Unlike apps and visual-based methods of doing something, the whole point of a voice-based interaction is that it should be very simple and very consistent. In other words, if I ask a question, or request that an action be taken on my behalf, the end result should be the same, regardless of which system I speak to. Otherwise, it wouldn’t provide the level of consistency and usefulness that we expect from natural voice-based interactions.

Of course, there’s bound to be some degree of difference in the accuracy of the recognition across different voice-based user interfaces, as there is today. In addition, the level of intelligence in the response that comes as a result of that recognition will also differ. Relatively quickly, however, it’s fair to assume that all the different voice-based personal assistants will be good enough to be reasonably useful.

Then, the question is, why use one versus another?

Now, underneath it all, they will undoubtedly function differently and will likely respond somewhat differently to different requests. However, they cannot respond too differently, or they risk being unnatural and unfriendly and, therefore, less likely to be used. Of course, just as we inevitably find ourselves more drawn to conversations and interactions with certain people versus others, so too might we find ourselves more drawn to certain “digital” personalities than others (sometimes without really even knowing why).

The trick will be figuring out what sorts of things drive those more favorable interactions. As a result, there will still be an opportunity for multiple providers in the voice-based UI world, but the type of competition and differentiation between potential options is going to be significantly different, and more subtle, than typical product or platform differentiators.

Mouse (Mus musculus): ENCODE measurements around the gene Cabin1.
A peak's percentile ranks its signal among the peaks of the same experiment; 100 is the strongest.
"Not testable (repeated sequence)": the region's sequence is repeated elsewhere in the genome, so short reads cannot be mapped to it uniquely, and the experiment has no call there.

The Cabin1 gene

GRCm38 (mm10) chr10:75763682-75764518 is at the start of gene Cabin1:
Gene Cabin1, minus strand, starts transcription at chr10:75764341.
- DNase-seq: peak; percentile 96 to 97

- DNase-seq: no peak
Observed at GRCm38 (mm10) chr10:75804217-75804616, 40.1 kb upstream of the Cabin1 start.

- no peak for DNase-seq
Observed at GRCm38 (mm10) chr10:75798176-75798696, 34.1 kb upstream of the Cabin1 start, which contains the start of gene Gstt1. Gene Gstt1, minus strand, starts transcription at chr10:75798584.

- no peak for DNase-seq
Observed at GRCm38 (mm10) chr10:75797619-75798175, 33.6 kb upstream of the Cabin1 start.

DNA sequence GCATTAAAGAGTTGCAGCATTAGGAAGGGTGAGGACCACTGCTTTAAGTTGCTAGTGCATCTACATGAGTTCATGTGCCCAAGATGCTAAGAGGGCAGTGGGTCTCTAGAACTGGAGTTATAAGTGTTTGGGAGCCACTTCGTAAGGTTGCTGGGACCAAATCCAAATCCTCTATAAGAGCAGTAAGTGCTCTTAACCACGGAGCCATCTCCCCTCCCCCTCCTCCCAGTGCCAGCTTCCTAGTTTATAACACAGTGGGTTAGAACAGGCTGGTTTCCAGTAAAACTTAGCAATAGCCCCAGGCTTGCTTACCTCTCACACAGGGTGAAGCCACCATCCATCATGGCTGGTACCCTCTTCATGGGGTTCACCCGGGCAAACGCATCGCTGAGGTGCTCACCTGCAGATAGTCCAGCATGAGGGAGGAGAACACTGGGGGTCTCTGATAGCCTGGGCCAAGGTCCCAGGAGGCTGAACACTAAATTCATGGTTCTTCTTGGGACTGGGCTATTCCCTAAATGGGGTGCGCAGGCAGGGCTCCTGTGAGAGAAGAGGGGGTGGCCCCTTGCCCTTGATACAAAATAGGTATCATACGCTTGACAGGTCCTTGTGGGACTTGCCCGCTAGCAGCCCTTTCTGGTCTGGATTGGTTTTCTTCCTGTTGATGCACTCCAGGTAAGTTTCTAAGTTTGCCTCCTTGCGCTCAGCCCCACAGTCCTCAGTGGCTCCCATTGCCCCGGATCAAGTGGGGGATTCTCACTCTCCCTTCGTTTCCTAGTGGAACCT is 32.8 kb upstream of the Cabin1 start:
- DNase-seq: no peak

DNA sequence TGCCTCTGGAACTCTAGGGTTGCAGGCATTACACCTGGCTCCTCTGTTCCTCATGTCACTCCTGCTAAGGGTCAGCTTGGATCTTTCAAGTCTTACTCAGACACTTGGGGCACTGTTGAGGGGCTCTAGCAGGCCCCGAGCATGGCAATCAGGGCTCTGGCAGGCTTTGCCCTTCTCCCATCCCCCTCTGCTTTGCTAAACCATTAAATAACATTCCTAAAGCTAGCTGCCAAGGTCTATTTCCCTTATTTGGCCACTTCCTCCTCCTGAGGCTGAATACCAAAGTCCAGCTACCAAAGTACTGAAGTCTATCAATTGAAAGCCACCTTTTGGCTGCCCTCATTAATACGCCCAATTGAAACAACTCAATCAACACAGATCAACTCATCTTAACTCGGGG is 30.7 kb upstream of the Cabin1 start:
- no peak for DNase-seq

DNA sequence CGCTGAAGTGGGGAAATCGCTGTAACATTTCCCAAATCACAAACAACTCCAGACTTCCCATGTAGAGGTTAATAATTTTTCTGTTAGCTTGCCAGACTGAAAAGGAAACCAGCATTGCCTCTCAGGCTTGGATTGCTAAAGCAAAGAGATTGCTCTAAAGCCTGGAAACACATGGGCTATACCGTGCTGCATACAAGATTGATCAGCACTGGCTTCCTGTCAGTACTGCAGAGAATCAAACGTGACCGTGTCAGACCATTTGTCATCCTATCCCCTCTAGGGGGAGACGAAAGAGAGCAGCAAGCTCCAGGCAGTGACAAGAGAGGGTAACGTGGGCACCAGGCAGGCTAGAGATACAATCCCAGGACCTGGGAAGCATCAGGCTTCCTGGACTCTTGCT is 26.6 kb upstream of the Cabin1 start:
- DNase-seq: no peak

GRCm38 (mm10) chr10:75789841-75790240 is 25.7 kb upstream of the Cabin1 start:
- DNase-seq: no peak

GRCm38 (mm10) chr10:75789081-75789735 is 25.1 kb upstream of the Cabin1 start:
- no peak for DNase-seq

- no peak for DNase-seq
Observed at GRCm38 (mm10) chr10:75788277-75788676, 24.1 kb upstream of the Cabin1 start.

Another interesting potential issue is determining the manner in which these personal digital assistants might interact directly, or indirectly, with one another. If you use a voice-based assistant from one platform to set a meeting or flight, for example, but then go to make changes on another platform, how might the two systems interact with one another?

Truly natural voice-based interactions and personal digital assistants are still in their infancy, so these problems don’t have to be solved overnight. However, it’s clear to me that figuring out these kinds of challenges is going to be critical for each of the main platform and voice UI providers. Given the inevitable and ongoing platform wars between not only Apple, Google and Microsoft, but now Amazon, Facebook and likely others as well, the answers to these dilemmas will be driving tech platform agendas for some time to come.

Here’s a link to the column:

USA TODAY columnist Bob O'Donnell is the president and chief analyst of TECHnalysis Research, a market research and consulting firm that provides strategic consulting and market research services to the technology industry and professional financial community. His clients are major technology firms including Microsoft, HP, Dell, and Qualcomm. You can follow him on Twitter @bobodtech.